It took Intel more than three years to deliver an entry level, ultra cheap platform.
The Shelton (opens in new tab) processor has been announced back in 2004 and has been pushed down Intel's priority list ever since.
The processor was first seen and tested by Hong Kong site HKEPC (opens in new tab) back in September 2004 and it proved to be more powerful than similar low cost platform from VIA.
What brought it back is certainly the fact that Intel considers that the time has come to flood the market with a platform so cheap that people will not even consider other alternatives (i.e. the one laptop per child project).
Shelton (opens in new tab)will be built using Intel latest 45nm technology meaning that its costs will be low and while its performance will not be stellar, it will be more than adequate to run Windows Vista Basic.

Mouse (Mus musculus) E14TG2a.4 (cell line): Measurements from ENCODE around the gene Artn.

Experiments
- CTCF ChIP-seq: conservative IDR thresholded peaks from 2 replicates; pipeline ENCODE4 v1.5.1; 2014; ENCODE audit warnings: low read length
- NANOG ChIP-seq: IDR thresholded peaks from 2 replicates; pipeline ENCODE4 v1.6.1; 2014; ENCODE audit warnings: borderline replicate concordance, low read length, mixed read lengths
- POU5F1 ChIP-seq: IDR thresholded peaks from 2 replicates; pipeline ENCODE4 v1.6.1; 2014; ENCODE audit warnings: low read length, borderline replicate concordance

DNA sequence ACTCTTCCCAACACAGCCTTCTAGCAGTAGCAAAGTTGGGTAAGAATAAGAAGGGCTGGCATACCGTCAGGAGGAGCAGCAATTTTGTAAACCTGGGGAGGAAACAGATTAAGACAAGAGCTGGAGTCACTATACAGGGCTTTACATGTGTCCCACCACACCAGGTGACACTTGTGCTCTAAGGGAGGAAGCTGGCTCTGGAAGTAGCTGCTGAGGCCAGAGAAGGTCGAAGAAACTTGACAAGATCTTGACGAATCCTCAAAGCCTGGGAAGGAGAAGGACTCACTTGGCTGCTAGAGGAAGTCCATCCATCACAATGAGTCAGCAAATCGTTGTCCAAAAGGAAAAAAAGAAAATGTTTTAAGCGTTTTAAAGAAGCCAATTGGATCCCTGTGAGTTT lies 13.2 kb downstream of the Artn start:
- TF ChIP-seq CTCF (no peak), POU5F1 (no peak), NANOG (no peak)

The platform, called Diamondville, is schedule to come to life next year in systems as low as USD 100 and will almost certainly power the desktop version of the Asus EEE laptop (opens in new tab) that the Taiwanese firm has announced a few days ago.
Rivals AMD and VIA both have low cost platforms although they are not in a position to mass produce them on the scale that Intel envisages it and doing so would seriously undermine their average selling price.
AMD did also launch a similar ultra-cheap platform (opens in new tab) back in 2004 but the company seems to have abandoned it altogether and switch to the OLPC project.